Teachers demand political rights in class

New York City’s teachers’ union, which has endorsed Barack Obama for president, has filed suit demanding the right to wear political buttons on the job. The American Federation of Teachers says it’s a free speech issue.

The Education Department, which runs the city’s public schools, issued a memo telling school staffers to “maintain a posture of complete neutrality with respect to all candidates” while on duty.

Ann Forte, a spokeswoman for the Education Department, said that courts have ruled that teachers do not have an “unfettered right to express their personal views at school.”

“We don’t want a school or school staff advocating for any political position or candidate to students, and we don’t want students feeling intimidated because they might hold a different belief or support a different candidate than their teachers,” Ms. Forte said in a statement.

Teachers shouldn’t push partisan politics in class, writes Stanley Fish on a New York Times blog.

If I look out and see Heather and Kevin turning themselves into advertisements for a candidate, my behavior doesn’t alter at all; but if they look up and see me announcing where I stand, they might well alter their behavior in ways of which they are not even aware. Faculty advocacy, even if it is technically silent, distorts and pollutes the educational process.

Like Eduwonk, which has more links, I think this is an obvious point.

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  1. Robert Wright says:

    How sad.

    Students need to learn to think for themselves.

  2. Would the AFT be pushing so hard for the right for their members to wear a button with a socially conservative message like “abortion kills 3700 babies every single day”? Somehow I doubt it…

  3. It’s a issue of professionalism. Do accountants, cashiers, doctors, nurses, mailmen, or office workers walk around their work places wearing political buttons or t-shirts? Mostly, not. Hopefully they’re to busy doing their jobs and engaging their customers or co-workers. They only draw attention to themselves and possibly distract others.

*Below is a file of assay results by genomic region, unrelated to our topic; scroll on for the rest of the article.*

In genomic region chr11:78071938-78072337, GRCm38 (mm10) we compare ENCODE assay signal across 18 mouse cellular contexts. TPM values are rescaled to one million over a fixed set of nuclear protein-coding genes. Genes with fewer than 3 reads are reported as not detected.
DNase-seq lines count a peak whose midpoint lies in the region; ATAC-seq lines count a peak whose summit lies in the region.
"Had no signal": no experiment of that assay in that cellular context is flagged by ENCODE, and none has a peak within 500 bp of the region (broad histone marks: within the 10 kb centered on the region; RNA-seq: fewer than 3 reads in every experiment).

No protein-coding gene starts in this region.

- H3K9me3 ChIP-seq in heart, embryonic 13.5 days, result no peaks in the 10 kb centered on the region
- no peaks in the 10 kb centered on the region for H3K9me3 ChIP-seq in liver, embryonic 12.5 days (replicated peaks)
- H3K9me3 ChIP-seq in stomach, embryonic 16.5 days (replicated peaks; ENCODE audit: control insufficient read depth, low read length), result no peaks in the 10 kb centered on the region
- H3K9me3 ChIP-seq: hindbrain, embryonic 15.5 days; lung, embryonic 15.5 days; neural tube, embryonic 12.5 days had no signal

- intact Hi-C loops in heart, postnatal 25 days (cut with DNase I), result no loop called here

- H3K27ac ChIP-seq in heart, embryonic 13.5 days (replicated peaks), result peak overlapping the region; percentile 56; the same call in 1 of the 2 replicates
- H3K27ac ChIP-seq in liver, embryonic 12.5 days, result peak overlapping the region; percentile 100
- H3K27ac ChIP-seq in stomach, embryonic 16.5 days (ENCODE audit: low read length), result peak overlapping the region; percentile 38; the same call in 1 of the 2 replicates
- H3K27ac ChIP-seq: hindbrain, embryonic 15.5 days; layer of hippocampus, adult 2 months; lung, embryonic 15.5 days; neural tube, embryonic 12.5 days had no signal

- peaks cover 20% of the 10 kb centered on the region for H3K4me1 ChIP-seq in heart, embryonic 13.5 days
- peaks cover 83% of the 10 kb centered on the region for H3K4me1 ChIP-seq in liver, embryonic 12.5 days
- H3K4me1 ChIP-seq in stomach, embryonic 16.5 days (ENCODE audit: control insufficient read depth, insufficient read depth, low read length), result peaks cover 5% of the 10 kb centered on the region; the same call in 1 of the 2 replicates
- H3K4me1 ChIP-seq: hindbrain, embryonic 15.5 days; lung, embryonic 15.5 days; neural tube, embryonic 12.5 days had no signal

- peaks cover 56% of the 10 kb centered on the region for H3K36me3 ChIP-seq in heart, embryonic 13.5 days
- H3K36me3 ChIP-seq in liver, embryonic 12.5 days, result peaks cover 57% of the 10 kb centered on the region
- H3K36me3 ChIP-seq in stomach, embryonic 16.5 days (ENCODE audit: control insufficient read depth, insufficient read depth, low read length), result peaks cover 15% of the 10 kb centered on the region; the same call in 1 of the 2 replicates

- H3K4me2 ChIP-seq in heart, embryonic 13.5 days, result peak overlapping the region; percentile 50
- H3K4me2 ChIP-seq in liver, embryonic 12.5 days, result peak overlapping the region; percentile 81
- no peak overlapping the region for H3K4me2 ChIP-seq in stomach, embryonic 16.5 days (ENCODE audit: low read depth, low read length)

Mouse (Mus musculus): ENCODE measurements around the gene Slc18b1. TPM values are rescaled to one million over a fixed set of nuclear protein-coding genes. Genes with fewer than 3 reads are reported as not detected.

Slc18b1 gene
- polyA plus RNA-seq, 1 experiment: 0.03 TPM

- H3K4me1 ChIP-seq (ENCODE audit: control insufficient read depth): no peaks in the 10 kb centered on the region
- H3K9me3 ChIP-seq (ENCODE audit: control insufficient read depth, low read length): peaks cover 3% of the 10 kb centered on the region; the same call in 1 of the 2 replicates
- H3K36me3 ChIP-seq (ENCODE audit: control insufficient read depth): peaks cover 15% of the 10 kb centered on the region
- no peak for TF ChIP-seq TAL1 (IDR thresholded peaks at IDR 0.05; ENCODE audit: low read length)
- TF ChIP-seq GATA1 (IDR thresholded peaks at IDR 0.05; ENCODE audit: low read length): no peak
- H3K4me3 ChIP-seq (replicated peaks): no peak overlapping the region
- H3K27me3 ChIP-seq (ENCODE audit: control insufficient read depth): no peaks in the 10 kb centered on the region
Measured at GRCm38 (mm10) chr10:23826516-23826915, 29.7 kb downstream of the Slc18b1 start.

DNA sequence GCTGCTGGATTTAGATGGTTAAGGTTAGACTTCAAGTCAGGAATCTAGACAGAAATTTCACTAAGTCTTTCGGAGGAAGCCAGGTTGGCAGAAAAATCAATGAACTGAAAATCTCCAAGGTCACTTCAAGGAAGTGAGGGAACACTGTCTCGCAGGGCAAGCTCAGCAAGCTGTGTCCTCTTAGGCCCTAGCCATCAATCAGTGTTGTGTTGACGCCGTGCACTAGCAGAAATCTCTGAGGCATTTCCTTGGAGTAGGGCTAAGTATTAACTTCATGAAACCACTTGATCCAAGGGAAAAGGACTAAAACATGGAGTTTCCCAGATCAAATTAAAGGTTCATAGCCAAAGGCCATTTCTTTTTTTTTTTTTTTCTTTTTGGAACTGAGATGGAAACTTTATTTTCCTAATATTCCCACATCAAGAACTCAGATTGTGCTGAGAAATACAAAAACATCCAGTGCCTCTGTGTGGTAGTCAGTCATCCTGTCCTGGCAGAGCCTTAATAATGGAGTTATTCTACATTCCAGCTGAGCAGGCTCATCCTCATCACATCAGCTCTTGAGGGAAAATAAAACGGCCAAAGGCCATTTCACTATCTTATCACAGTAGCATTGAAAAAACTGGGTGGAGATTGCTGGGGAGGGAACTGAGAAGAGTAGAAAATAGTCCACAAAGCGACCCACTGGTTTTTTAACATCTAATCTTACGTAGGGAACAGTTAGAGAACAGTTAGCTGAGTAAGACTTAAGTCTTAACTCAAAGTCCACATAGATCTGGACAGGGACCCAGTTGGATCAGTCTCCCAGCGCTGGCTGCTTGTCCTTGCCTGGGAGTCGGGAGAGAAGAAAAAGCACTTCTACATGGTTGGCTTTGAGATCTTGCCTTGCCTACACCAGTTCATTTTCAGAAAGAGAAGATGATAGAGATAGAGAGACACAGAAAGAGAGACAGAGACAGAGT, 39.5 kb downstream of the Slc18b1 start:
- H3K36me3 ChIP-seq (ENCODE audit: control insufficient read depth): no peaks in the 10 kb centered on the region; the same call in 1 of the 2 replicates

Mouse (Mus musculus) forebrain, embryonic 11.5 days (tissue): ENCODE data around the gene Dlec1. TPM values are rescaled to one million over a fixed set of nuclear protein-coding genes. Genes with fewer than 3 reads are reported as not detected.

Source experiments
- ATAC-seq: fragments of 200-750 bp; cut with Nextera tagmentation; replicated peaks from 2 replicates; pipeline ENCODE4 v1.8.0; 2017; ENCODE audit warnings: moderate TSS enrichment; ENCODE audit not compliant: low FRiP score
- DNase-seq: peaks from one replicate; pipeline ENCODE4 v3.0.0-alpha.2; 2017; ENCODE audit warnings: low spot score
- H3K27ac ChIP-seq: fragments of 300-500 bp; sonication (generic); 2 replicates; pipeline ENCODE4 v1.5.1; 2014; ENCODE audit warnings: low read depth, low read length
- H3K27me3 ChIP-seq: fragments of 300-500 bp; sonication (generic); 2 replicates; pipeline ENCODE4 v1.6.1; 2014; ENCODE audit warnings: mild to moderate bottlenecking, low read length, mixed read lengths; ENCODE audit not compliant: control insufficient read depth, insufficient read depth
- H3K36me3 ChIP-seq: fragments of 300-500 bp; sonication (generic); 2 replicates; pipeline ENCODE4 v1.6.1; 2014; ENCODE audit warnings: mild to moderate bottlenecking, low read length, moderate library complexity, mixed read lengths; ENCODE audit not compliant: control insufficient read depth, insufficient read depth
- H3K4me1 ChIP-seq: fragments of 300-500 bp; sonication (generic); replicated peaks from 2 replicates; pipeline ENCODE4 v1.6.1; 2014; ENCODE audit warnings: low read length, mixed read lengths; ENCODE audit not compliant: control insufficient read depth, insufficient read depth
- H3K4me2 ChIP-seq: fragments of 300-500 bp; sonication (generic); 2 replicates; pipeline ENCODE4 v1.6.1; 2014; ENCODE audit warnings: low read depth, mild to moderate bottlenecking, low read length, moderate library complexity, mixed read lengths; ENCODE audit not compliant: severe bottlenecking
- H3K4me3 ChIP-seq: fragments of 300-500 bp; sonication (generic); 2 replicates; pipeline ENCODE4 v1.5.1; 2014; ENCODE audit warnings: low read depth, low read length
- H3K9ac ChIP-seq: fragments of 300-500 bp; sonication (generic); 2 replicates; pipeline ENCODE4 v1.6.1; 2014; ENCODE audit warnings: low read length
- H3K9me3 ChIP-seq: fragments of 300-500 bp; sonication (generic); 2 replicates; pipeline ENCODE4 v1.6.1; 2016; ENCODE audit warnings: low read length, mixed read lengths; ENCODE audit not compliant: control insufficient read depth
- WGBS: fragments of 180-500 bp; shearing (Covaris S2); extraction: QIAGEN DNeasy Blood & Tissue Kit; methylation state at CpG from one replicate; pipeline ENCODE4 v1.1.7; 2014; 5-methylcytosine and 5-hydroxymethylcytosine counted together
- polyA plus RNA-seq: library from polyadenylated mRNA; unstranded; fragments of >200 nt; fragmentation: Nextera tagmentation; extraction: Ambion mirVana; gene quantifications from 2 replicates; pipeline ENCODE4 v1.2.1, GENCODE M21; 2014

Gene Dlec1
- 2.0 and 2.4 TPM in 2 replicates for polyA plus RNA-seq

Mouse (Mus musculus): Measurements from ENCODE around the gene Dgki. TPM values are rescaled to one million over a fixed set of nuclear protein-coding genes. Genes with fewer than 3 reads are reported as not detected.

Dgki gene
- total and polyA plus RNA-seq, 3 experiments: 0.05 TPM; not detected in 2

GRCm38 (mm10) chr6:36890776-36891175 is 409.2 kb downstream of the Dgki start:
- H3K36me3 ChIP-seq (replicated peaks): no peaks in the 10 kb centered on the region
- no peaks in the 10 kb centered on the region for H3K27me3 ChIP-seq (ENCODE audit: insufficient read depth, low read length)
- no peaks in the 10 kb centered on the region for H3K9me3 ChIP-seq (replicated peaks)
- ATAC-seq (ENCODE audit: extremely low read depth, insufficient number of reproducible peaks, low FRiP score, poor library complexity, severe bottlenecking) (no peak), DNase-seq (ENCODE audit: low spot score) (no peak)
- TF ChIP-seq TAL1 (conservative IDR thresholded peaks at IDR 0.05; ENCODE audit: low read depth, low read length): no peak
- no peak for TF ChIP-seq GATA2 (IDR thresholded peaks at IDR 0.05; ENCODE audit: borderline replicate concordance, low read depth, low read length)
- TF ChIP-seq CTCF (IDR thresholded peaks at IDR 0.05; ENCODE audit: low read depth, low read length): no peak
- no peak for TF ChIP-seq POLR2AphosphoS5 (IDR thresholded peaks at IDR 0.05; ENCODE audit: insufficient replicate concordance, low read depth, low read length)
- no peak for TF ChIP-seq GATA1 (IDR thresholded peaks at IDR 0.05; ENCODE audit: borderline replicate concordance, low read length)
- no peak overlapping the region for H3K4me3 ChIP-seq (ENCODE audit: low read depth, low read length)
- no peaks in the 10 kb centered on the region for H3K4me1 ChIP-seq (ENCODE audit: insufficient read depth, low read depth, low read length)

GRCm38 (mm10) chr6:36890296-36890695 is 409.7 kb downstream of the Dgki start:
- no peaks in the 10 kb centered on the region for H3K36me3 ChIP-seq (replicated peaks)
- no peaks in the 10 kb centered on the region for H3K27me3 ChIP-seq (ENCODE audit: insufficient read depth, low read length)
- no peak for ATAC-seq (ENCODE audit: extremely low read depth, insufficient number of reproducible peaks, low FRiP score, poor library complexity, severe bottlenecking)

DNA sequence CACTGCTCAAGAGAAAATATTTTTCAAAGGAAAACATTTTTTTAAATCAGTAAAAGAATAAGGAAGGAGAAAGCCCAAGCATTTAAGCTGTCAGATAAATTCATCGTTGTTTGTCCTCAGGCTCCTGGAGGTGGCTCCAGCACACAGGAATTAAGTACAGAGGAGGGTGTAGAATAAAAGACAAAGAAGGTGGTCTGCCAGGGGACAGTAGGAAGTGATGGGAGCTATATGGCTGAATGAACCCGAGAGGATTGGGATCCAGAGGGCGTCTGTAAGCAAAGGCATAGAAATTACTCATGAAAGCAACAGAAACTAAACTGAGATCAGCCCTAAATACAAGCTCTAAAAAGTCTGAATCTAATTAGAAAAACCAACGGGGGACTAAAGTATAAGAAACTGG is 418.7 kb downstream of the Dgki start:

Political discussions do have a place in the classroom. But, teachers who campaign while on the job make the conversation about themselves. They look immature.

  4. I went to a community meeting in Boston on Tues nite on the expansion of a highly successful K-8 to add a new high school and the BTU sent a representative to oppose it because the HS will be operated as a pilot. Because they’re like all about helping kids learn.

  5. If I as prosecutor went into court to represent the people of my state wearing a partisan political button, I would be and should be fired, and probably justifiably disciplined by the Bar as well.

    Public school teachers are public servants and representatives of government in an equally public forum: government is supposed to exist to serve–and to be seen to serve–all of its constituents equally, without regard for political preferences.

  6. Richard Nieporent says:

    I found the following statement about the Hatch Act on the National Treasury Employee’s Website.

    Employees May Not:

    1. Be candidates for public office in partisan politics;
    2. Use their official position to influence or coerce colleagues and election results;
    3. Wear political buttons in government buildings;
    4. Collect, solicit, receive, handle, disburse or account for contributions from the general public;
    5. Wear a government uniform or government insignia while engaged in political activities;
    6. Sell tickets to a political fund raising function to the general public.

  7. Frank Zavisca says:

    Well, as a State of LA employee, I must be breaking the rules – I don’t wear political pins, but I DO have some partisan stuff on the bulletin board in my office.

    But it’s not campaign literature – it’s mostly cartoons and funny photos. Difficult to call that “political speech”.

  8. Why not give teachers the unfettered right to decide which political party receives a share of their union dues?